Day 4: Fix Low-Hanging Problems
Yesterday, we asked you to run qualitative research studies on your site. Fancy jargon aside, the goal was to start learning from your target customers — to help you diagnose usability challenges that you would otherwise overlook.
What you’ll probably be surprised to see is how much low-hanging fruit opportunities exist for improving conversions. In many situations, it’s simple stuff that bogs down your customers.
Focus on the Low-Hanging Fruit
Find opportunities to make changes without the help of your development or IT teams. Here are some examples of opportunities that other website owners typically find:
Make your web copy shorter — take what you have, cut it in half, and cut it in half again.
Adjust your calls to action (CTAs) — make them easier to understand and more prominent on your webpage for users to see.
Make your web forms shorter — a lengthy sign-up process can turn off your users from wanting to work with your company.
Clarify your company’s value proposition — the benefits of your product or service may be difficult to understand.
Boost the incentives — offer up a promotion or giveaway to encourage prospects to engage with your brand.
Create step-by-step instructions — find opportunities to guide your customers through the sales process.
Improve trust — ensure that you aren’t scaring your customers and prospects away; implement trust signals via social media details, membership stats, testimonials, or client logo.
Dig Deep Where User Psychology Meets ROI
The heart of conversion optimization isn’t math or science. It’s psychology. Your strategy needs to solve a specific user need. Start by identifying specific user needs and reverse engineer the solution to meet that goal.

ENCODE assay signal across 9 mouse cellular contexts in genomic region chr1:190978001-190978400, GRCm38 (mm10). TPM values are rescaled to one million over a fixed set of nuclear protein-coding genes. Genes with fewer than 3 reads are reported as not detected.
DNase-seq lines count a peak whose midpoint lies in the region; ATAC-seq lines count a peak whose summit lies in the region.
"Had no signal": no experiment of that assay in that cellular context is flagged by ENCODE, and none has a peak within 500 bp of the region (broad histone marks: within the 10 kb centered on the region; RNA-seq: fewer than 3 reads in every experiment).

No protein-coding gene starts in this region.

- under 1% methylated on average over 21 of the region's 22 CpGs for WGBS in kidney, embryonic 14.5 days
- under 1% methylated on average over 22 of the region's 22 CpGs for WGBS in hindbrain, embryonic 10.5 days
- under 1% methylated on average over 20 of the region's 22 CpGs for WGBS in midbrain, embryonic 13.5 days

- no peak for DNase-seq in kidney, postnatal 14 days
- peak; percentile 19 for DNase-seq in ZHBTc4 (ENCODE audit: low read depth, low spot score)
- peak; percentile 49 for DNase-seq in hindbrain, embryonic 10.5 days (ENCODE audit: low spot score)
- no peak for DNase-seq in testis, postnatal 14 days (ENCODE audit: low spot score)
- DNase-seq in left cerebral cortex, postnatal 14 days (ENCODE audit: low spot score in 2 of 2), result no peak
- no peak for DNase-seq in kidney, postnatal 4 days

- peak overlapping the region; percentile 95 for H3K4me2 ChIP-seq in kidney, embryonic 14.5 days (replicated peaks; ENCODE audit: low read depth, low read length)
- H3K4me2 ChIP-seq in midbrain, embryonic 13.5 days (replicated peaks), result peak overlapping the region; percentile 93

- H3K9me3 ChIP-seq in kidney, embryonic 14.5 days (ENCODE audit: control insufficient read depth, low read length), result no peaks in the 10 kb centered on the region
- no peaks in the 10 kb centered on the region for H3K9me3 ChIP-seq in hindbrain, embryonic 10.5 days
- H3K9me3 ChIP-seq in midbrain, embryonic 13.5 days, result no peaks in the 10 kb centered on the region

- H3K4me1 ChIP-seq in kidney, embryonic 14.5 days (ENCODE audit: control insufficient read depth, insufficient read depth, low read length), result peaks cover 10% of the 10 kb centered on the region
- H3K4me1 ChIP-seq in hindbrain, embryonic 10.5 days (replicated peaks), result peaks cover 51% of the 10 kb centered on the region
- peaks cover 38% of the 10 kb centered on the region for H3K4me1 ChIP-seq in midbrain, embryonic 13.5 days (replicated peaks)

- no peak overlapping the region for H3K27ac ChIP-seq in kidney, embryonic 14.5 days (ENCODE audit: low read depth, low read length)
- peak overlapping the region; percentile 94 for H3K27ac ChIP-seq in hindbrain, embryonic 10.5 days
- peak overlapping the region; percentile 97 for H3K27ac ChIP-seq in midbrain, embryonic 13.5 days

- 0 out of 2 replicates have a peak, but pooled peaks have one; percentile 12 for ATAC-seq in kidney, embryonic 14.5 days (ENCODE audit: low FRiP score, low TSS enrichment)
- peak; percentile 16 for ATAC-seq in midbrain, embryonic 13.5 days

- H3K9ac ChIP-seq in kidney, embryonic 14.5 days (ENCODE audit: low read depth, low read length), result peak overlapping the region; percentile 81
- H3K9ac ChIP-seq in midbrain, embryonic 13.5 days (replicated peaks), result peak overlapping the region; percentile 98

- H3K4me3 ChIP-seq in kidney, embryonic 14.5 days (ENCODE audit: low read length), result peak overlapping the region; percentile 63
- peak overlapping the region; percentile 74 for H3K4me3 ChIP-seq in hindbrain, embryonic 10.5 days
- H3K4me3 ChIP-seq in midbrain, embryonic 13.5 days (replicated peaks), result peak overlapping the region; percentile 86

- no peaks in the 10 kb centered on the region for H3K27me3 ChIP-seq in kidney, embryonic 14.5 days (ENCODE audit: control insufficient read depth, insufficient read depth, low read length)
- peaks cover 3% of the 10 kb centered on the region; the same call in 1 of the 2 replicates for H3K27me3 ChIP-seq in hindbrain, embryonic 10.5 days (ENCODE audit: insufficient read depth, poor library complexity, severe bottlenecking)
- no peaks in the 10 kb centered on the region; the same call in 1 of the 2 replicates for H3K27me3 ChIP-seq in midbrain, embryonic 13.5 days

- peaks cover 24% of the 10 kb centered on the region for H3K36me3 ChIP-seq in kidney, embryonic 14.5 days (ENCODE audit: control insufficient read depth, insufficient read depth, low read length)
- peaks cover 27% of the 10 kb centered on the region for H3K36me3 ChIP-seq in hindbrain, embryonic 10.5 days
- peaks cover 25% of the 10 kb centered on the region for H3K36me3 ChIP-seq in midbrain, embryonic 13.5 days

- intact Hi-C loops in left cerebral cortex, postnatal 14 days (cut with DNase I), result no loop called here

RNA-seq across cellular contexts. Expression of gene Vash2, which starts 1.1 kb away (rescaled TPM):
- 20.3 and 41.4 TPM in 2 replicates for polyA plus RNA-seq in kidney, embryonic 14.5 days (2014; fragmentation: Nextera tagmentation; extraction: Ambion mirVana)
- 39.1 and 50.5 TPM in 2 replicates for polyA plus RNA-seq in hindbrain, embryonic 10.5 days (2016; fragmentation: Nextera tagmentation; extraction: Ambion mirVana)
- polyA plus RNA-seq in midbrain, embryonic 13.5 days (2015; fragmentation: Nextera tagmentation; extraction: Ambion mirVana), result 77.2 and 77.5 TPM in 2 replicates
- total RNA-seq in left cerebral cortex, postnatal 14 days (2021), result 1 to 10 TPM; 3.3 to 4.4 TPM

Now comes the fun part — prioritizing your time. Your research may end up presenting a laundry list of needs to address. There are only so many hours in the day, and your marketing team (if you are lucky enough to have one) is likely limited on bandwidth.
The way to focus is to look for patterns. Rather than solving every target customer’s pain points 1:1, find opportunities to solve problems in batches. Then, align this list of pain points with your highest ROI opportunities.
Here are some example challenges that could happen on CrazyEgg:
(based on interviews with 14 people)
Ten prospective customers don’t understand the software
One person thinks the sign-up process is too long
Eight people want an easier way to subscribe to the blog
There is demand from 6 people for a different, complementary product
People (14 of them) were afraid to enter their credit card details
Out of this list, which do you think are the most immediate options to tackle? They are:
The fact that prospects are confused by the software
The fact that people are afraid to enter their credit card details
The blog isn’t the biggest priority inhibiting sales
Just one person was bogged down by the sign-up process; not enough to freak out
The demand for a complementary product is something that requires extensive time and dedication to address — outside the scope of a quick fix.
The sign-up form issue was a challenge that CrazyEgg recently experienced. Visitors didn’t want to include their credit card details to sign up for a free trial. CrazyEgg added an explainer to the company’s checkout page that visitors would not be charged for the trial.
CrazyEgg quantified the difference in performance, and found that the new page yielded a 116% increase in sign-ups.
Clean up your website copy. Simplify the messaging as much as possible. Cut it down in half if you can, and get rid of paragraphs.
Of the challenges that you discovered on Day 3, pick 2-3 that you can address right now. Make those changes on your website. If you can’t fit it into one day (and do it well), it’s probably too big an issue for the scope of this exercise.
Conversion optimization is a marathon, not a sprint. BUT, you need to eliminate the hurdles that will inevitably stop you from winning business. That’s exactly what you did today.
emily anderson / brilliant brand